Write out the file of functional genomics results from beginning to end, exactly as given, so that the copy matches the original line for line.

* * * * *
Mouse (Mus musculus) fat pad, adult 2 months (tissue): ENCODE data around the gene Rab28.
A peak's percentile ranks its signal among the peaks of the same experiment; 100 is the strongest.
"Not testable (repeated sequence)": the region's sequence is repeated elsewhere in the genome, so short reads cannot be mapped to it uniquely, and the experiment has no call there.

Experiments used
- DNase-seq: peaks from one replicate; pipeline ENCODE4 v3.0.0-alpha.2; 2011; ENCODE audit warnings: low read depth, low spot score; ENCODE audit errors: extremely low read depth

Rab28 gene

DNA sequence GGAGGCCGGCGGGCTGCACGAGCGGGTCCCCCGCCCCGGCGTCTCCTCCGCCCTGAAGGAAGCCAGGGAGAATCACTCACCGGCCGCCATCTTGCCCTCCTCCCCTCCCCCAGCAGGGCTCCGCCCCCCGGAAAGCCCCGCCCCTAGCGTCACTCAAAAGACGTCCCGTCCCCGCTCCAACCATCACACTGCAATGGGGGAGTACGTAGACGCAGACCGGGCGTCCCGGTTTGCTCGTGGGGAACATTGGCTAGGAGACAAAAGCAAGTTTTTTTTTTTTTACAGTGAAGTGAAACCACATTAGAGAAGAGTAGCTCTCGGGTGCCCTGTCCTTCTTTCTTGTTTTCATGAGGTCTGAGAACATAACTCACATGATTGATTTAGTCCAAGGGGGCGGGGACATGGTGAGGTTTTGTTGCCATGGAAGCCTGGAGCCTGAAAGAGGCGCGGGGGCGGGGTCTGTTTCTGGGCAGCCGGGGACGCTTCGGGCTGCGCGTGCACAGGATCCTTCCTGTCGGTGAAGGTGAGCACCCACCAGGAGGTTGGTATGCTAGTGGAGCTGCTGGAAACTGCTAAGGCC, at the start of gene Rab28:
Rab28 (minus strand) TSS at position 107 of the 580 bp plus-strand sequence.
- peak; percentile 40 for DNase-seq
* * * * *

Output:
Mouse (Mus musculus) fat pad, adult 2 months (tissue): ENCODE data around the gene Rab28.
A peak's percentile ranks its signal among the peaks of the same experiment; 100 is the strongest.
"Not testable (repeated sequence)": the region's sequence is repeated elsewhere in the genome, so short reads cannot be mapped to it uniquely, and the experiment has no call there.

Experiments used
- DNase-seq: peaks from one replicate; pipeline ENCODE4 v3.0.0-alpha.2; 2011; ENCODE audit warnings: low read depth, low spot score; ENCODE audit errors: extremely low read depth

Rab28 gene

DNA sequence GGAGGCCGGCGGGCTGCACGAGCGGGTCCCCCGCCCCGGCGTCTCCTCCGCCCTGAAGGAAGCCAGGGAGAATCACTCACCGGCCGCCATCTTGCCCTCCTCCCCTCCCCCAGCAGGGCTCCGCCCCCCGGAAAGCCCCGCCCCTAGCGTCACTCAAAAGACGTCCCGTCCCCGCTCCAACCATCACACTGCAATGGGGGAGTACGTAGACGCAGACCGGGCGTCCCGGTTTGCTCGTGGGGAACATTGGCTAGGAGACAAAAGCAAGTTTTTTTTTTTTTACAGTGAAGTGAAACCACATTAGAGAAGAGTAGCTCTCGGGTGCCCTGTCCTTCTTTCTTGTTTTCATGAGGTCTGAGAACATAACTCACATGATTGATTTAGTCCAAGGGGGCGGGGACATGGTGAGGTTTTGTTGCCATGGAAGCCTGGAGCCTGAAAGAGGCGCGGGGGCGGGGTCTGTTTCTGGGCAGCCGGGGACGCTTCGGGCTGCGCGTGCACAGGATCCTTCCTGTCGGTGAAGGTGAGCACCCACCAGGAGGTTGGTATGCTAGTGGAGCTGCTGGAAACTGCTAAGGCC, at the start of gene Rab28:
Rab28 (minus strand) TSS at position 107 of the 580 bp plus-strand sequence.
- peak; percentile 40 for DNase-seq